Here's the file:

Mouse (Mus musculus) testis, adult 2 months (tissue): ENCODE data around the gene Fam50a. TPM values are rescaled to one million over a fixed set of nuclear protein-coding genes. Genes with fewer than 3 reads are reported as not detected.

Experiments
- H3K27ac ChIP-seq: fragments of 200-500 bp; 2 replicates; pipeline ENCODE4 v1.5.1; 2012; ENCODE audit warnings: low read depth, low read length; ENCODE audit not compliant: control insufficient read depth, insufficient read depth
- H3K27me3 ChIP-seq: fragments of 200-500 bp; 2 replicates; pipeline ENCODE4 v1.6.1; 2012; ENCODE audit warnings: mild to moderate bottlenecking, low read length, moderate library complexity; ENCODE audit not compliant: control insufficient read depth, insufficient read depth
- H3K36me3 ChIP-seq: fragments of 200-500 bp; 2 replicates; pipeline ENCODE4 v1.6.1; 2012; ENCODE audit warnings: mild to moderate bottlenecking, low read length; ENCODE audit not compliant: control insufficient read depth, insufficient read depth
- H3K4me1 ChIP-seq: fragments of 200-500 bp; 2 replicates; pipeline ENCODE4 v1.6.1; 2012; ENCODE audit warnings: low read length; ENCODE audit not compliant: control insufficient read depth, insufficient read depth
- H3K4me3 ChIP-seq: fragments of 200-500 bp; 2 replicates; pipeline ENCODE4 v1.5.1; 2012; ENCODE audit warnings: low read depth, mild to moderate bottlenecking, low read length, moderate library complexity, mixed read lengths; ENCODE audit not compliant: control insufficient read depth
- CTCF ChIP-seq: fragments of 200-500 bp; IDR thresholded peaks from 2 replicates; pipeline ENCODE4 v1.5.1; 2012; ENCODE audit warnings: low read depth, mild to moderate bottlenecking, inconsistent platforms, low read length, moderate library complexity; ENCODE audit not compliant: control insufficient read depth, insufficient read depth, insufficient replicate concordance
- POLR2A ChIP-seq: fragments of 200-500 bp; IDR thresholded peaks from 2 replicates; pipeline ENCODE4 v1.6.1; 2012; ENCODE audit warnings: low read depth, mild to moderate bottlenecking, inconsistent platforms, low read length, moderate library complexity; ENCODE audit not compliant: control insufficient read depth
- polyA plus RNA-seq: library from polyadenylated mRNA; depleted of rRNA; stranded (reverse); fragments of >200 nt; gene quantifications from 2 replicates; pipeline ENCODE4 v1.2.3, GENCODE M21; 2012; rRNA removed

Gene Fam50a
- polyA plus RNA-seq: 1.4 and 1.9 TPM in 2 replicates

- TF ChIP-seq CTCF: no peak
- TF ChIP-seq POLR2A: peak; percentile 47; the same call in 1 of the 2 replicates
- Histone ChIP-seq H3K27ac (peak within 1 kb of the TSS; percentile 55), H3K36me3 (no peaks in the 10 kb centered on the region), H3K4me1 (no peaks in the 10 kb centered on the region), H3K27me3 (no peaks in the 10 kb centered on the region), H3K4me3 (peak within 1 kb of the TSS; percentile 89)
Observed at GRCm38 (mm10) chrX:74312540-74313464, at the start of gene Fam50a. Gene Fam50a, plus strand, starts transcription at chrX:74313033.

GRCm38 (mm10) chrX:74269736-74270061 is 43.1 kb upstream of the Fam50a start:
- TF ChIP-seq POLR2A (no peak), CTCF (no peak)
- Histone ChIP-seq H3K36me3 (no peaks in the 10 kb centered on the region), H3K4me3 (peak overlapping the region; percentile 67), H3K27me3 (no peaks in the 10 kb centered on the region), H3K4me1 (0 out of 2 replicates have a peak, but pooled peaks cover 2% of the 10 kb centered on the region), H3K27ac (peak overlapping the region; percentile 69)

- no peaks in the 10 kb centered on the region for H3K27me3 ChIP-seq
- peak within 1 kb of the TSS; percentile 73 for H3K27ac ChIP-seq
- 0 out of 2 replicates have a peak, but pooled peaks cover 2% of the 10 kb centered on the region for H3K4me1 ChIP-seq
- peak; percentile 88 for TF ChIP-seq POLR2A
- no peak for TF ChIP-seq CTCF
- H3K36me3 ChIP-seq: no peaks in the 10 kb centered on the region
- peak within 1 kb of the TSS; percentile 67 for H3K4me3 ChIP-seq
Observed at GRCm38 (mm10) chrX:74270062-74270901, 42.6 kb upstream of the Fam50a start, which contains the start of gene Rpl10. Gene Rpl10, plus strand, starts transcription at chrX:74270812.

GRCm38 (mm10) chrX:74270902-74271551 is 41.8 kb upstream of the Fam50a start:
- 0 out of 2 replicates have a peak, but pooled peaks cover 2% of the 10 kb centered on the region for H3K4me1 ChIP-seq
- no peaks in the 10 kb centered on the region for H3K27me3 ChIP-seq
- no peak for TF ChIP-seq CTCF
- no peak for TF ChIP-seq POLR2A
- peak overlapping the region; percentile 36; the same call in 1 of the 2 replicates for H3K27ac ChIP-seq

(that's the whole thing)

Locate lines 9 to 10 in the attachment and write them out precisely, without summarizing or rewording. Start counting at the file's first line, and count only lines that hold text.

- POLR2A ChIP-seq: fragments of 200-500 bp; IDR thresholded peaks from 2 replicates; pipeline ENCODE4 v1.6.1; 2012; ENCODE audit warnings: low read depth, mild to moderate bottlenecking, inconsistent platforms, low read length, moderate library complexity; ENCODE audit not compliant: control insufficient read depth
- polyA plus RNA-seq: library from polyadenylated mRNA; depleted of rRNA; stranded (reverse); fragments of >200 nt; gene quantifications from 2 replicates; pipeline ENCODE4 v1.2.3, GENCODE M21; 2012; rRNA removed